Global equities struggled in 2022 owing to issues like COVID, the impact of the Russia-Ukraine war, high inflation, global tightening of monetary policy, tighter corporate margins, among others.
In a recent note, global brokerage house HSBC said that the global economic slowdown will remain a key headwind for stocks for some time and hence, it is mildly ‘underweight’ on global equities.
As per the brokerage, the recent repricing of equities has made the valuations now look attractive, but until earnings growth is downgraded sufficiently to reflect the new reality, the risk premium is unlikely to compress much, and volatility should remain in place.
Meanwhile, it is ‘overweight’ on high-rated bonds as they can provide diversification, and says bond yields already price in a lot of tightening.
"Rising rates hurt both equities and bonds in 2022, but with many rate hikes priced in, and the focus of market focus increasingly turning to the economic cycle, we think bonds and equities will become less correlated, with high-quality bonds becoming a better diversifier than they were in 2022," said the brokerage.
"As the growth cycle lags the rate cycle, we much rather take rate risk than cyclical risk. We are also overweight in hedge funds to diversify and mitigate uncertainties. We look for the silver lining and explore what could eventually make us more bullish. And we continue to highlight structural opportunities at attractive valuations, related to sustainability, technology and in Asia," said HSBC.
The Eurozone and the UK are going through a recession, and although the US is more resilient, growth is below normal there too, it said, adding that it expects one or two negative quarters of US growth in 2023. Meanwhile, China’s growth rate could bottom as supportive monetary policy should start to pay some benefits.
Recent policy measures reduce downside tail risks for housing markets and ease COVID-related bottlenecks, but economic activity is unlikely to accelerate sharply, it added.
While low rates in the past decade were designed to boost growth and avoid deflation, the interplay between rates, growth and inflation now works the other way around. Sticky inflation is bound to keep rates high for longer, which should continue to slow growth, with a lag, it explained.
In addition, it noted that the lag with which all the rate hikes we’ve seen around the world will affect inflation and growth, is highly uncertain, creating the risk of a policy error (too little or too much tightening).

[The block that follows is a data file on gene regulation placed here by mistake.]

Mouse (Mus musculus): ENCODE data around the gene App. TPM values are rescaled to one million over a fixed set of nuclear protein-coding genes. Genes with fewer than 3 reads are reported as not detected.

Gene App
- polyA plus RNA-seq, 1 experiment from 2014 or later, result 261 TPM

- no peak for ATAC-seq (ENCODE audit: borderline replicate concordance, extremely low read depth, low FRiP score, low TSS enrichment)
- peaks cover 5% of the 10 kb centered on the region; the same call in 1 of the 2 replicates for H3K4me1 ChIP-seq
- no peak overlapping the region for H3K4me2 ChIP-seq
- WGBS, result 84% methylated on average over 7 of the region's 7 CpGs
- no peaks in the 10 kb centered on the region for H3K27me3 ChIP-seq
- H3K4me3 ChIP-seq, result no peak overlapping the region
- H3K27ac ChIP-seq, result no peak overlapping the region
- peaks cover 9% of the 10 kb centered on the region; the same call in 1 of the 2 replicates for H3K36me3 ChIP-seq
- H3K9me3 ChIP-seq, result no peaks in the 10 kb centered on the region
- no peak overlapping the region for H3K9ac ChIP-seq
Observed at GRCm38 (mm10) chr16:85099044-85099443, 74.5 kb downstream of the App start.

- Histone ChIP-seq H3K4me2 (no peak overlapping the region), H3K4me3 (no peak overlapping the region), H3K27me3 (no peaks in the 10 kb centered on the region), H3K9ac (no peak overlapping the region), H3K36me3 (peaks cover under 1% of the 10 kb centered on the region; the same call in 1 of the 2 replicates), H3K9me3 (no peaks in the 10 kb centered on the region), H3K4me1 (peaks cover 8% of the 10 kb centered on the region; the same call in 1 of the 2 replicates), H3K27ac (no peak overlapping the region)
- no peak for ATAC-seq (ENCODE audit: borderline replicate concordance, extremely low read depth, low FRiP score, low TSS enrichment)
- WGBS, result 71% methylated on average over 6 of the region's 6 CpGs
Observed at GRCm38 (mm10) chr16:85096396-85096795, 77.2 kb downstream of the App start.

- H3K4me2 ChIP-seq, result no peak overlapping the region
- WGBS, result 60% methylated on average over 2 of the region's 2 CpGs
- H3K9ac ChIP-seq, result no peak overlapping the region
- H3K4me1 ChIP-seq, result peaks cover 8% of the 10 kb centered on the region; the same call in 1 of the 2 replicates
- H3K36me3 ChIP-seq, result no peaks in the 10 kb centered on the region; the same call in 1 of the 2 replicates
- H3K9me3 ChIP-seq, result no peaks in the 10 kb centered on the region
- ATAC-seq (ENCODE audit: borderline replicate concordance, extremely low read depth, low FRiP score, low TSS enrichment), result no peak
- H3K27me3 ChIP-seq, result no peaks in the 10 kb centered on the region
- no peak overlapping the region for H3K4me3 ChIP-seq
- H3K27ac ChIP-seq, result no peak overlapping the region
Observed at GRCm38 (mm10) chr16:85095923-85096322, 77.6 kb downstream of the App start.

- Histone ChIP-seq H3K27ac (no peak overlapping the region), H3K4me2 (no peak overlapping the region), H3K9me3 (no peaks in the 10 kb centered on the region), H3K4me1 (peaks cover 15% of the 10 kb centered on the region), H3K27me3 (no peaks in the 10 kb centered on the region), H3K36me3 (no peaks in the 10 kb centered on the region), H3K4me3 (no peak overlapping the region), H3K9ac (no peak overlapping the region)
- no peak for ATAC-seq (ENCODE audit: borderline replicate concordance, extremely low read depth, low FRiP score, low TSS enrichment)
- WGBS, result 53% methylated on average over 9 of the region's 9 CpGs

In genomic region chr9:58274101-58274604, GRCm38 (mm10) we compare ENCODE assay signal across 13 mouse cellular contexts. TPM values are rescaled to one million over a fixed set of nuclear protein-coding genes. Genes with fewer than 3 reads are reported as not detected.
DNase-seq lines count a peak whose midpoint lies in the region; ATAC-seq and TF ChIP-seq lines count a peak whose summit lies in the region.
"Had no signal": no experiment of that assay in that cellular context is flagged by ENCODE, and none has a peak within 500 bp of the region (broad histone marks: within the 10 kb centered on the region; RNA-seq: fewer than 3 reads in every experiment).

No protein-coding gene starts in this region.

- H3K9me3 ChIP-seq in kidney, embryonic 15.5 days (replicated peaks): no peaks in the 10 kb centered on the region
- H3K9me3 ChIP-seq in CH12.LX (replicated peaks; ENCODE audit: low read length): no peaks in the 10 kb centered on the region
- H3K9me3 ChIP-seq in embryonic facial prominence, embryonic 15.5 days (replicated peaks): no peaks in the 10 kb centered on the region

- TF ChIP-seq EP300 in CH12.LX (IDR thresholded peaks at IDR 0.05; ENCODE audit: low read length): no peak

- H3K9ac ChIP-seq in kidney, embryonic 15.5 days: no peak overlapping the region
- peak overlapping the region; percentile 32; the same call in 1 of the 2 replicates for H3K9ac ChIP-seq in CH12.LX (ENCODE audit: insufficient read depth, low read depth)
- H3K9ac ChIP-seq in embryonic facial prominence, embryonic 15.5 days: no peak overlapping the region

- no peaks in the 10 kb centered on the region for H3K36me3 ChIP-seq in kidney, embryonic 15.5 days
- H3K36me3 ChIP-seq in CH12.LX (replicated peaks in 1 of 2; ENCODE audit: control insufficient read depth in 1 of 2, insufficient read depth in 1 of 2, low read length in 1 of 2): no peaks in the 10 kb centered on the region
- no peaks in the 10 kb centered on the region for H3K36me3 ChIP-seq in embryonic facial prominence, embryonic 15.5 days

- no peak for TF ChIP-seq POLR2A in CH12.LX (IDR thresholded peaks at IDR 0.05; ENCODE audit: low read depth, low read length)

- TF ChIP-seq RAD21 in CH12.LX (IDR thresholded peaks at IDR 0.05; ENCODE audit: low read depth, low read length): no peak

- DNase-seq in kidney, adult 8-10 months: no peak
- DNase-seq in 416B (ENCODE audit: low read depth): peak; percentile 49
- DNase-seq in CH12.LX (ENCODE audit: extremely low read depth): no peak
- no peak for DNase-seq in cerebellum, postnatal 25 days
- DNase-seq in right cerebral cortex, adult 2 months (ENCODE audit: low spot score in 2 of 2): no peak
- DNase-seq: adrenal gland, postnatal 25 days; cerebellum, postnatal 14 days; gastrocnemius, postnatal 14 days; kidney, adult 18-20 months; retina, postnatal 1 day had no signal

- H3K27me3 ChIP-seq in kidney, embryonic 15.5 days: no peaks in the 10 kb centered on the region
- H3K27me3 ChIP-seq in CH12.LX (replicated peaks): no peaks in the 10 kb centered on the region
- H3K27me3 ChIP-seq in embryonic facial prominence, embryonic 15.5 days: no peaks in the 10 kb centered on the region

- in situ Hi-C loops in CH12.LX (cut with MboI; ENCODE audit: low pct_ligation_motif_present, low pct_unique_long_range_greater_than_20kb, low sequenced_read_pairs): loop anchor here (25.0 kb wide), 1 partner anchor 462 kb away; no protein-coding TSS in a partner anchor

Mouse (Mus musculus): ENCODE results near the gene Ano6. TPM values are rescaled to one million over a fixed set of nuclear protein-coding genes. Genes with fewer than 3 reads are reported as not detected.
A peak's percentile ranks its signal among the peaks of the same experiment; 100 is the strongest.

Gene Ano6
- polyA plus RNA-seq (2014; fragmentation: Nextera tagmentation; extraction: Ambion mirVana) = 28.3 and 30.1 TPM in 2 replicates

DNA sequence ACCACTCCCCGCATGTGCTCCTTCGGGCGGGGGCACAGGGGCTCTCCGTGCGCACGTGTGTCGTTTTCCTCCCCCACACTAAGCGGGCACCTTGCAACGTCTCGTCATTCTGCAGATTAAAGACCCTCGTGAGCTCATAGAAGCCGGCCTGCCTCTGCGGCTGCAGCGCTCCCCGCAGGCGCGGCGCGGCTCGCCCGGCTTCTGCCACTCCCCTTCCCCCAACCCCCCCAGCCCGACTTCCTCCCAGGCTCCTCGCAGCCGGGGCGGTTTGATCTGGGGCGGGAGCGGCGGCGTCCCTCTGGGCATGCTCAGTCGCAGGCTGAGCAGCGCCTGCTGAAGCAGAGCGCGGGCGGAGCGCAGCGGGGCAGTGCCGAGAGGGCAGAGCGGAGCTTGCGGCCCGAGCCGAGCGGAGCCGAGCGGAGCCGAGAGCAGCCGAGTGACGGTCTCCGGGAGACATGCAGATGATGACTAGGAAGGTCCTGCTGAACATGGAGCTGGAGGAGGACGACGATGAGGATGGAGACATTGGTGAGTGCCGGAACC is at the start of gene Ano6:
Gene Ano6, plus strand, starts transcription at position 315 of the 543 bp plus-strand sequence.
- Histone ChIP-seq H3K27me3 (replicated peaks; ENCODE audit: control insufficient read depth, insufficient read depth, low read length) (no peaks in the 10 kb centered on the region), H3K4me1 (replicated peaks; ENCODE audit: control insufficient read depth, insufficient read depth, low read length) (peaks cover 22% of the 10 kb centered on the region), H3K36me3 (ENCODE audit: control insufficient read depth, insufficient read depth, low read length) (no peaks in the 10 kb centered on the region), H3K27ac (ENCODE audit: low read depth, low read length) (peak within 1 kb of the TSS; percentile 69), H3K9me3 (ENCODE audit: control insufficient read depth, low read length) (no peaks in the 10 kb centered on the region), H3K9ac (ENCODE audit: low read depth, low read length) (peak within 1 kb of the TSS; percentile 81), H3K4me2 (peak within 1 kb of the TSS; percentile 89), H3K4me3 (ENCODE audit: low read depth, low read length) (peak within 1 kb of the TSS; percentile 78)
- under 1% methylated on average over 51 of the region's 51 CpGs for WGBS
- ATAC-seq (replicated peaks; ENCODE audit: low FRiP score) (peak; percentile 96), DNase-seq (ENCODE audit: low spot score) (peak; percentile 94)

However, the brokerage highlighted that despite a challenging macro backdrop of the global downturn, Asian economies continue to stand out as a relatively safe haven with resilient domestic fundamentals to weather the recession risks.
The brokerage expects GDP growth in Asia ex-Japan to accelerate to 4.5 percent in 2023 from 3.9 percent in 2022, which is still respectable compared with many developed economies which should see close to zero growth in 2023.
It also believes a recovery in China’s consumption and investment amid its gradual reopening would boost the overall growth outlook for the region.
Markets will try to assess when the Fed can be confident that inflation is well on its way down because that will allow it to slow hikes and eventually pause, it said.
“It’s impossible to know for sure, but this milestone could happen in Q1 or early Q2, and would create a more constructive bond environment and allow us to increase duration exposure,” added the brokerage.
For now, it maintains a cautious portfolio composition, but advises investors to continue to watch key milestones as markets will see a rebound sometime in 2023.
Among different global economies, HSBC is overweight on markets in the US, Mexico, Brazil, Switzerland, Mainland China, Indonesia, Thailand and Hong Kong. It prefers sectors like consumer staples and energy (including renewables).
Meanwhile, it is underweight on markets including UK, Germany, Spain, Italy, South Africa, Turkey, South Korea and Taiwan.
Disclaimer: The views and recommendations made above are those of individual analysts or broking companies, and not of MintGenie.